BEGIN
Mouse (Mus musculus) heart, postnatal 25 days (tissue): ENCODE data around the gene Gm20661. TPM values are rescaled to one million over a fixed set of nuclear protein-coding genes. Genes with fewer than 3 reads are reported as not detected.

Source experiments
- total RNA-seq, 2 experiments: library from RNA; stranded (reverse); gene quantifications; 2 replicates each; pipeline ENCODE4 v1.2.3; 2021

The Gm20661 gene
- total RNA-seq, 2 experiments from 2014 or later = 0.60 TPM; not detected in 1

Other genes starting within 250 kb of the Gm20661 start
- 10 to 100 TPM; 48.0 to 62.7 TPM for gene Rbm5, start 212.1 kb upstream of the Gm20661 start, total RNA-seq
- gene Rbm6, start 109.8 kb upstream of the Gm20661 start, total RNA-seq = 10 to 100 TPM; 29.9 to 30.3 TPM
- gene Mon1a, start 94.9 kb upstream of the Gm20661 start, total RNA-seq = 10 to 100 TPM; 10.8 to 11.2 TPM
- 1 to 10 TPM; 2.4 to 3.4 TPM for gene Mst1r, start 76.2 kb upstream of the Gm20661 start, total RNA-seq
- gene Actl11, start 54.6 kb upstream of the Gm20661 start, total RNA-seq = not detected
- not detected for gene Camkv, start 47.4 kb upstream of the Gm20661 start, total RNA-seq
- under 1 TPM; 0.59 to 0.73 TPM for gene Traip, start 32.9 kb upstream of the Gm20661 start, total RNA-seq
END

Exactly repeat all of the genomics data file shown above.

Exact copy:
Mouse (Mus musculus) heart, postnatal 25 days (tissue): ENCODE data around the gene Gm20661. TPM values are rescaled to one million over a fixed set of nuclear protein-coding genes. Genes with fewer than 3 reads are reported as not detected.

Source experiments
- total RNA-seq, 2 experiments: library from RNA; stranded (reverse); gene quantifications; 2 replicates each; pipeline ENCODE4 v1.2.3; 2021

The Gm20661 gene
- total RNA-seq, 2 experiments from 2014 or later = 0.60 TPM; not detected in 1

Other genes starting within 250 kb of the Gm20661 start
- 10 to 100 TPM; 48.0 to 62.7 TPM for gene Rbm5, start 212.1 kb upstream of the Gm20661 start, total RNA-seq
- gene Rbm6, start 109.8 kb upstream of the Gm20661 start, total RNA-seq = 10 to 100 TPM; 29.9 to 30.3 TPM
- gene Mon1a, start 94.9 kb upstream of the Gm20661 start, total RNA-seq = 10 to 100 TPM; 10.8 to 11.2 TPM
- 1 to 10 TPM; 2.4 to 3.4 TPM for gene Mst1r, start 76.2 kb upstream of the Gm20661 start, total RNA-seq
- gene Actl11, start 54.6 kb upstream of the Gm20661 start, total RNA-seq = not detected
- not detected for gene Camkv, start 47.4 kb upstream of the Gm20661 start, total RNA-seq
- under 1 TPM; 0.59 to 0.73 TPM for gene Traip, start 32.9 kb upstream of the Gm20661 start, total RNA-seq